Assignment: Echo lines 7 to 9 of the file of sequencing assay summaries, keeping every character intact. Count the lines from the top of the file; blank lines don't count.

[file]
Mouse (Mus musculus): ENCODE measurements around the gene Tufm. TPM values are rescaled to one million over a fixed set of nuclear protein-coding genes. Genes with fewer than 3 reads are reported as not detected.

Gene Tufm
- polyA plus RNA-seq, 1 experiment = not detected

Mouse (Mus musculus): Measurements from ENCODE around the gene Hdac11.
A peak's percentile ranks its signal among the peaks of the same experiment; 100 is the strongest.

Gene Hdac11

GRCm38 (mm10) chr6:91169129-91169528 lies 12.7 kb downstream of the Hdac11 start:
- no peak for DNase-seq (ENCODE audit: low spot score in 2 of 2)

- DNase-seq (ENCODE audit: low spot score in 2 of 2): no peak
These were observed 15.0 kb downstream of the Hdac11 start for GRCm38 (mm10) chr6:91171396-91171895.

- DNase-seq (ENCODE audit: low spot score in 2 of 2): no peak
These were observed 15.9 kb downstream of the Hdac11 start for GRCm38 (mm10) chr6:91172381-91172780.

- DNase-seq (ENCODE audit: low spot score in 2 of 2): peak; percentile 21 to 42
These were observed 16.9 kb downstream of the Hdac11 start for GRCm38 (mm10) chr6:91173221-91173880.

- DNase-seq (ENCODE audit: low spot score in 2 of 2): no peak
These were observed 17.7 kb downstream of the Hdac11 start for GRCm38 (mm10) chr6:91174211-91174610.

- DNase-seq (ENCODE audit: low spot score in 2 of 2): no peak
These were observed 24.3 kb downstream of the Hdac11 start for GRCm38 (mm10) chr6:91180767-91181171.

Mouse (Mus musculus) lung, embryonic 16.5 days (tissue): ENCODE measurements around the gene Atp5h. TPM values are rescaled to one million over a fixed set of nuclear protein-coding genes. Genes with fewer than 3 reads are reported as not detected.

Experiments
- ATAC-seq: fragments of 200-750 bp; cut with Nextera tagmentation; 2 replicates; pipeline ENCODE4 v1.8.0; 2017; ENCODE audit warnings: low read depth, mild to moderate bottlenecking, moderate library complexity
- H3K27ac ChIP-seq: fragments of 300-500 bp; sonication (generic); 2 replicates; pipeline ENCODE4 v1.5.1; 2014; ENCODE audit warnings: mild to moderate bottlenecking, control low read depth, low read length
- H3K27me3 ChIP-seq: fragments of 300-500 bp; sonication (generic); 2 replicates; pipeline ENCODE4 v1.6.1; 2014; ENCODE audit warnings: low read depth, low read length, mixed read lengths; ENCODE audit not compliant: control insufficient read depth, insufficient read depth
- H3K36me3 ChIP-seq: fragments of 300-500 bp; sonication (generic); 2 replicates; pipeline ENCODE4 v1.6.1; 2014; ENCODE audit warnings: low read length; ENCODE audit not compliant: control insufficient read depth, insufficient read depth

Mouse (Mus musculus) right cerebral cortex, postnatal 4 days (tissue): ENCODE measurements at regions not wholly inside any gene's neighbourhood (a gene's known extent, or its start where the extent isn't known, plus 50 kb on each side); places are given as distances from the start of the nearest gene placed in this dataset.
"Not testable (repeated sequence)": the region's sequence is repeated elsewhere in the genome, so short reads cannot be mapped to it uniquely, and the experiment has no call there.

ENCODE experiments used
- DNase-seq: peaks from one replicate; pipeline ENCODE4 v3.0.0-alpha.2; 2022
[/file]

GRCm38 (mm10) chr6:91169129-91169528 lies 12.7 kb downstream of the Hdac11 start:
- no peak for DNase-seq (ENCODE audit: low spot score in 2 of 2)

- DNase-seq (ENCODE audit: low spot score in 2 of 2): no peak